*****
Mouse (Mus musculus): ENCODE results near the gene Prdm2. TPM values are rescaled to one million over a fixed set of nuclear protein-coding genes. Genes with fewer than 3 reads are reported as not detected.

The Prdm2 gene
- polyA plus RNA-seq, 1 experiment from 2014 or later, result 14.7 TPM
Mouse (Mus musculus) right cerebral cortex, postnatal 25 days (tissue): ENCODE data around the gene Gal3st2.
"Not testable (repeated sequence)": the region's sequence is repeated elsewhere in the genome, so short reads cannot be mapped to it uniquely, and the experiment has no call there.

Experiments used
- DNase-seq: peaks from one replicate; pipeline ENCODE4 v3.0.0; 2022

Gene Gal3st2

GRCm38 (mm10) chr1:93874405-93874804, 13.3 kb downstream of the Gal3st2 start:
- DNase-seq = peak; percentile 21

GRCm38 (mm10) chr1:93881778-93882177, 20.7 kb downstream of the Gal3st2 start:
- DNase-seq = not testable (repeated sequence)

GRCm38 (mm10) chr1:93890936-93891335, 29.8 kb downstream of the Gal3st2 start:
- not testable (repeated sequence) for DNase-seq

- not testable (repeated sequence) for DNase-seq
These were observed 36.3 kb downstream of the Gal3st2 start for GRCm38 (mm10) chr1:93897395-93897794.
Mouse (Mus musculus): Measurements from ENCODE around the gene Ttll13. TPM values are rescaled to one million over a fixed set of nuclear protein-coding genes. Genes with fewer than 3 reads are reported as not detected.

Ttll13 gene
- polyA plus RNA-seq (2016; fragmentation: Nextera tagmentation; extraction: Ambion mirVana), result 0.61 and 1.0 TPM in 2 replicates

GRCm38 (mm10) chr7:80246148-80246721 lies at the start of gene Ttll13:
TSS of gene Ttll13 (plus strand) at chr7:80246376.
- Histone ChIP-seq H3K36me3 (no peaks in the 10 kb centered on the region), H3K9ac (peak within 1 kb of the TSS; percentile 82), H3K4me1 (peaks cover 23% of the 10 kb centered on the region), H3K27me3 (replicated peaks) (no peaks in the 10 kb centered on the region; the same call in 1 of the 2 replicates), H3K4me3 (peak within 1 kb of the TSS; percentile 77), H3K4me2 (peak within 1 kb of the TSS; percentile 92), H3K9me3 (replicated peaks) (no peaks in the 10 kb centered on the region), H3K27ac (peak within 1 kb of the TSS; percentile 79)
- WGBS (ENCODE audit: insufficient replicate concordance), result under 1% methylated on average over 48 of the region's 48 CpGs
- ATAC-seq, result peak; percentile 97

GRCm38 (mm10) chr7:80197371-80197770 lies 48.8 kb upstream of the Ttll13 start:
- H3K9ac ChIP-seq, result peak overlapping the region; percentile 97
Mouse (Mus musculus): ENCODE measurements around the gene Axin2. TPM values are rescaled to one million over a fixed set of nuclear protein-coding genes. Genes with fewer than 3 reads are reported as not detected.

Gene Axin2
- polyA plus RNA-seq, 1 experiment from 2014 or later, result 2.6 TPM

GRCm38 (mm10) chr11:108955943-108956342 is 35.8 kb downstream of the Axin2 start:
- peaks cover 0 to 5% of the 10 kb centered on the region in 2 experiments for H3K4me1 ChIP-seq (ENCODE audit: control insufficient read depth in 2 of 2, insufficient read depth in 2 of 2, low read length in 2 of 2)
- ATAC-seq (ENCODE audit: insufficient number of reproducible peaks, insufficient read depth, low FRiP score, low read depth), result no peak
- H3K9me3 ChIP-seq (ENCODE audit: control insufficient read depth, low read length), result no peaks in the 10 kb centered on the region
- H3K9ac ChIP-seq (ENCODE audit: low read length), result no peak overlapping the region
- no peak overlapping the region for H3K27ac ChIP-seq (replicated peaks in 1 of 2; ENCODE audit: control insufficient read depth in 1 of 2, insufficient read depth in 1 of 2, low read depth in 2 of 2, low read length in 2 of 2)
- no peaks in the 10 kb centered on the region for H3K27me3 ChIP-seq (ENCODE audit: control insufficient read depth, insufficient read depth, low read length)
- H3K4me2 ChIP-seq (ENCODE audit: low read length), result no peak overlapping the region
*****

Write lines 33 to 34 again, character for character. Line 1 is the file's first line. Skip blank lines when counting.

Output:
- H3K9me3 ChIP-seq (ENCODE audit: control insufficient read depth, low read length), result no peaks in the 10 kb centered on the region
- H3K9ac ChIP-seq (ENCODE audit: low read length), result no peak overlapping the region